KUCHING: It is high time to set up Customs, Immigration and Quarantine (CIQ) complex at Tapak Megah, Long Singut and Ulu Baleh to prevent the entry of illegal immigrants from Kalimantan.
According to Deputy Chief Minister Tan Sri James Jemut Masing, Tapak Megah in Ulu Balui which is about 21km from the Kalimantan border, and about 20km from the border on the other side is Long Nawang with a population of 5,000 people. The crossing between Tapak Megah and Long Nawang is where smuggling of Malaysian goods is rampant.
“Subsidised goods like petrol, gas, sugar, and flour pass through the crossing almost daily. It is so rampant that Indonesians in Long Nawang often say, ‘Tubuh kami di Indonesia, tapi perut kami di Sarawak’ (Literally: Our bodies are in Indonesia, but our stomachs are in Sarawak),” he said.
Masing, who is also Baleh assemblyman, went on to say that at the moment the crossing point was for smuggling, but when Indonesia moves its capital city to East Kalimantan, it will be a crossing point for illegal immigrants and social problems will raise their ugly heads.
“When the Javanese move to Kalimantan, there will be animosity between the Dayaks there and the immigrants. These Kalimantan natives might get pushed to Sarawak. It had happened before just like the racial riots in the past. Some ran across to Sarawak seeking sanctuary,” he said.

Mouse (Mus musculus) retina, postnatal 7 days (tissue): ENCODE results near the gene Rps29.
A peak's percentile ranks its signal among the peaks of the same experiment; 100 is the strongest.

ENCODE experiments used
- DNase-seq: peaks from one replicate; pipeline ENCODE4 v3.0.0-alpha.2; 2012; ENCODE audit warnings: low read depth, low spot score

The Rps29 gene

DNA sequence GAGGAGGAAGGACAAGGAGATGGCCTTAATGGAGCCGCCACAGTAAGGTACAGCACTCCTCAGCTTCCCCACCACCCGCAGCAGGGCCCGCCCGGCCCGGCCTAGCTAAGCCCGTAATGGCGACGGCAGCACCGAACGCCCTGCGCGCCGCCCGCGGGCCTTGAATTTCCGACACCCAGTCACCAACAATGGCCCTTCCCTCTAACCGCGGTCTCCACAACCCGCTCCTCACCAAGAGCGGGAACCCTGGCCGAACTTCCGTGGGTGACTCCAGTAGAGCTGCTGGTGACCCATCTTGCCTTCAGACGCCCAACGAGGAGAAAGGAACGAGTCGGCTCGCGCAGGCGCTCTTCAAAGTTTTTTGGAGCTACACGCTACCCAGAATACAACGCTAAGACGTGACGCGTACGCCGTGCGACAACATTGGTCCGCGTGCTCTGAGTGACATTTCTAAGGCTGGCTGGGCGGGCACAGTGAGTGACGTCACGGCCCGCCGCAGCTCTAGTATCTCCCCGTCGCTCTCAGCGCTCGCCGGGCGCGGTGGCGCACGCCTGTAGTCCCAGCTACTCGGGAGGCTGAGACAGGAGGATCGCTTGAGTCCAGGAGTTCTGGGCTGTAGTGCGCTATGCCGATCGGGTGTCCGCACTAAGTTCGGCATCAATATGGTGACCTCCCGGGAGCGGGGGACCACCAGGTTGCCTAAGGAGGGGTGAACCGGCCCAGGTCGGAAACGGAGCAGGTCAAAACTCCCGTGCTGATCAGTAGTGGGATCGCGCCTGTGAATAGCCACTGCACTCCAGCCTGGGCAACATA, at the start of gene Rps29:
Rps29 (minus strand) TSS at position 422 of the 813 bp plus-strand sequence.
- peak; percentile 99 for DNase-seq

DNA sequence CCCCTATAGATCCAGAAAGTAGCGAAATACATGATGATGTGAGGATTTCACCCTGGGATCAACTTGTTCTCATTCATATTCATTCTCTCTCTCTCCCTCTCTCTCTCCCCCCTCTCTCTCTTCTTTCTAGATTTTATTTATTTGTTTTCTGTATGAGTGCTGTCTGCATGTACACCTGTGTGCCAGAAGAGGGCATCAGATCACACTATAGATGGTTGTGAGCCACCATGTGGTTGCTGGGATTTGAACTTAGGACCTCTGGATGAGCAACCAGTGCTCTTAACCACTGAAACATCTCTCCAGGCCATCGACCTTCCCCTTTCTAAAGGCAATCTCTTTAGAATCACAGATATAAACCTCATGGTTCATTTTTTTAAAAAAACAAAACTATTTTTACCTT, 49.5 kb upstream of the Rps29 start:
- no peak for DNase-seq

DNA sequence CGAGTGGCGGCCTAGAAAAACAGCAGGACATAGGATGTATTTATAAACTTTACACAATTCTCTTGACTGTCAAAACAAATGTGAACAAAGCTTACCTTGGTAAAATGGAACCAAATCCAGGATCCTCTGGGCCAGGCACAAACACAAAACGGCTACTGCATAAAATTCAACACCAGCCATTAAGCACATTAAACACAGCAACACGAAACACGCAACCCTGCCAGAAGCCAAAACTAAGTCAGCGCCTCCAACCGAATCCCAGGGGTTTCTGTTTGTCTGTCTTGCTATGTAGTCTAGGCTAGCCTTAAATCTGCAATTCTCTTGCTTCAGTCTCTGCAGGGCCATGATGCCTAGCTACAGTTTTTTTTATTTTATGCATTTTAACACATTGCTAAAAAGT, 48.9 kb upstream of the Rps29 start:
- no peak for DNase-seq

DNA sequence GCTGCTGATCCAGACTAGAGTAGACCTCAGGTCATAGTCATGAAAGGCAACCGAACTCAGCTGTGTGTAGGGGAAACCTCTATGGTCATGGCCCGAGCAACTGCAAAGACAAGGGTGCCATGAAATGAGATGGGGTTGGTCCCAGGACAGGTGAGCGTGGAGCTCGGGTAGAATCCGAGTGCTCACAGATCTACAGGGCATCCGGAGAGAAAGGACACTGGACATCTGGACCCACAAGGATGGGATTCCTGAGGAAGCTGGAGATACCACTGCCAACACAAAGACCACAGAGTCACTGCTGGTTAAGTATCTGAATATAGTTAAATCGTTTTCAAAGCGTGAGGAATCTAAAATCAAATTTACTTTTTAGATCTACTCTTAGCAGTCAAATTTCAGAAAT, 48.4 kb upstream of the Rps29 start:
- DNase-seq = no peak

He said thus border crossings are the most vulnerable points.
“Before that happens, we must establish CIQs at all these crossings. Baleh is the nearest to the new Indonesian capital. Both Malaysian and Sarawak governments must take this matter very seriously. It is not wise to wait till it rains before we build our house. We must be alert and be prepared,” he said.
Recently, Masing and 100 over government officers from agencies such as State Security Council (MKN) and JUPEN (an agency which handles the international boundary with Indonesia) had visited Tapak Megah to see the situation and take note of possible problems.